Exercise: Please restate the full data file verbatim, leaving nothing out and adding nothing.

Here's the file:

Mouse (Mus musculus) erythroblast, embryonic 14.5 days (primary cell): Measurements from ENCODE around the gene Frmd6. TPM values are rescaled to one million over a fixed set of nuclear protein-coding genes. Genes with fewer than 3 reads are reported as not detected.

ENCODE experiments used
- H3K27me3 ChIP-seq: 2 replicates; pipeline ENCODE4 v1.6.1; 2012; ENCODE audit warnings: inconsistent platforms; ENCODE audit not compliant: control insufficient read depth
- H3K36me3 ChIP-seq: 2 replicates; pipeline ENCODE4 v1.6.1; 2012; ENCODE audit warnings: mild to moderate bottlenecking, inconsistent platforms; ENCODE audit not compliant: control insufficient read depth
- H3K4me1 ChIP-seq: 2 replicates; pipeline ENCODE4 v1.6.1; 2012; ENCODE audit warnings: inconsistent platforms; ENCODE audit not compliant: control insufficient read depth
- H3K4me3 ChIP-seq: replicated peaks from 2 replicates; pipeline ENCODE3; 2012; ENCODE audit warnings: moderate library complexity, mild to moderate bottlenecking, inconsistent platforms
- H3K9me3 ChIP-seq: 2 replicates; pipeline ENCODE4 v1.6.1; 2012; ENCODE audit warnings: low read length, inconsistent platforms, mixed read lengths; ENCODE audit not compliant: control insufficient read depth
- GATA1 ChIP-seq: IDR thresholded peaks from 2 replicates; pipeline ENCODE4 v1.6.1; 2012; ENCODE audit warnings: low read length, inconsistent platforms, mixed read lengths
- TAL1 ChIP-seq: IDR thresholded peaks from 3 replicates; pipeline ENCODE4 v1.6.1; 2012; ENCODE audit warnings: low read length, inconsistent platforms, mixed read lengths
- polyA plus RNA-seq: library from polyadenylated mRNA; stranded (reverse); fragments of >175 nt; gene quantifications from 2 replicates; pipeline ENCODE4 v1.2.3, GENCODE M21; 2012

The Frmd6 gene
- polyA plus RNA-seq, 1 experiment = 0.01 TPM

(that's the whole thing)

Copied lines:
Mouse (Mus musculus) erythroblast, embryonic 14.5 days (primary cell): Measurements from ENCODE around the gene Frmd6. TPM values are rescaled to one million over a fixed set of nuclear protein-coding genes. Genes with fewer than 3 reads are reported as not detected.

ENCODE experiments used
- H3K27me3 ChIP-seq: 2 replicates; pipeline ENCODE4 v1.6.1; 2012; ENCODE audit warnings: inconsistent platforms; ENCODE audit not compliant: control insufficient read depth
- H3K36me3 ChIP-seq: 2 replicates; pipeline ENCODE4 v1.6.1; 2012; ENCODE audit warnings: mild to moderate bottlenecking, inconsistent platforms; ENCODE audit not compliant: control insufficient read depth
- H3K4me1 ChIP-seq: 2 replicates; pipeline ENCODE4 v1.6.1; 2012; ENCODE audit warnings: inconsistent platforms; ENCODE audit not compliant: control insufficient read depth
- H3K4me3 ChIP-seq: replicated peaks from 2 replicates; pipeline ENCODE3; 2012; ENCODE audit warnings: moderate library complexity, mild to moderate bottlenecking, inconsistent platforms
- H3K9me3 ChIP-seq: 2 replicates; pipeline ENCODE4 v1.6.1; 2012; ENCODE audit warnings: low read length, inconsistent platforms, mixed read lengths; ENCODE audit not compliant: control insufficient read depth
- GATA1 ChIP-seq: IDR thresholded peaks from 2 replicates; pipeline ENCODE4 v1.6.1; 2012; ENCODE audit warnings: low read length, inconsistent platforms, mixed read lengths
- TAL1 ChIP-seq: IDR thresholded peaks from 3 replicates; pipeline ENCODE4 v1.6.1; 2012; ENCODE audit warnings: low read length, inconsistent platforms, mixed read lengths
- polyA plus RNA-seq: library from polyadenylated mRNA; stranded (reverse); fragments of >175 nt; gene quantifications from 2 replicates; pipeline ENCODE4 v1.2.3, GENCODE M21; 2012

The Frmd6 gene
- polyA plus RNA-seq, 1 experiment = 0.01 TPM